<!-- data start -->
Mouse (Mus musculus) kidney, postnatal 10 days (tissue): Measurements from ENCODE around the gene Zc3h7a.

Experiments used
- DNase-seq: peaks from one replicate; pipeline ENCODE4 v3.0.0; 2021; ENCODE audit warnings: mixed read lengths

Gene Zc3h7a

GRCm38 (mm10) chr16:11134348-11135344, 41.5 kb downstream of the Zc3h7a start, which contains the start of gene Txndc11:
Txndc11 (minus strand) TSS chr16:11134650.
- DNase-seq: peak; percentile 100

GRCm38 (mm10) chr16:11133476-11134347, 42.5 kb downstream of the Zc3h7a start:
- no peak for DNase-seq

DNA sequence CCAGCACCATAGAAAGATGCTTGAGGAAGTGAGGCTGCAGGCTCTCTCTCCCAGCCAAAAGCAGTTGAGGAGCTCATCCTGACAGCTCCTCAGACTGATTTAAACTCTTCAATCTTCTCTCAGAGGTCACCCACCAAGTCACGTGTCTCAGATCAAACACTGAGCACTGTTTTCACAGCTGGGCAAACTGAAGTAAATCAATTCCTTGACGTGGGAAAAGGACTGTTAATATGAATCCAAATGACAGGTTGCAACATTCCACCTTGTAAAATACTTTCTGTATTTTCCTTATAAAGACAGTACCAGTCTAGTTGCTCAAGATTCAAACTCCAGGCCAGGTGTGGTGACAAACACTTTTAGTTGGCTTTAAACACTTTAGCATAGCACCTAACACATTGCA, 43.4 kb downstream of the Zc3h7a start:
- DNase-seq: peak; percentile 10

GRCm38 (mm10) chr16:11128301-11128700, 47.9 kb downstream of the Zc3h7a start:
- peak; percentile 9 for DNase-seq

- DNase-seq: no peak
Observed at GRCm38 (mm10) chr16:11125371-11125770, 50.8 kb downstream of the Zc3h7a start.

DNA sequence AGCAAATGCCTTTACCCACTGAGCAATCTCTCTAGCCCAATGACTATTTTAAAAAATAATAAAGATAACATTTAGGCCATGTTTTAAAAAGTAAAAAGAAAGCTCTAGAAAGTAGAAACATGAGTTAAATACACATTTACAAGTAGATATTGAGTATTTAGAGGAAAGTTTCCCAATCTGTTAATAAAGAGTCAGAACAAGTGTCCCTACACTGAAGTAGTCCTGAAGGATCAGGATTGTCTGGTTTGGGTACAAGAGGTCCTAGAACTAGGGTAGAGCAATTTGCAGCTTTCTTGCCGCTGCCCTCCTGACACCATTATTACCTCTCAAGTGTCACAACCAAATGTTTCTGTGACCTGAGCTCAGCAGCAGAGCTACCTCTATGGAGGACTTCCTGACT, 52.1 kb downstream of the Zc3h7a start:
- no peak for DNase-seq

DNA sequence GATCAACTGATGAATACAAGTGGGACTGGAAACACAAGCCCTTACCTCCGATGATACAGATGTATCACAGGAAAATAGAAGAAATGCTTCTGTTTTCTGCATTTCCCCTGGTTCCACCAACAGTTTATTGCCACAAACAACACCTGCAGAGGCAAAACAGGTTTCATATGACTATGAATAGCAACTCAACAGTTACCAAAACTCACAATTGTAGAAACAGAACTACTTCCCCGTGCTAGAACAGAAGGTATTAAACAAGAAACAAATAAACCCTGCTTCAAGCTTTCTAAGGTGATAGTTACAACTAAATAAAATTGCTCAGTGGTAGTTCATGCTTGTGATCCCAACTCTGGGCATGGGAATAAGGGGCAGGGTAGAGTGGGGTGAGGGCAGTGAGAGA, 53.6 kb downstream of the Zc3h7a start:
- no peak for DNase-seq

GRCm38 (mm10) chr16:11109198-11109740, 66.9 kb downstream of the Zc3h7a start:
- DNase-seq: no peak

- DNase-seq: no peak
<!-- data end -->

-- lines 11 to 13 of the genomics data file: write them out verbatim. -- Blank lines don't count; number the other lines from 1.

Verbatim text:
- DNase-seq: peak; percentile 10

GRCm38 (mm10) chr16:11128301-11128700, 47.9 kb downstream of the Zc3h7a start:
- peak; percentile 9 for DNase-seq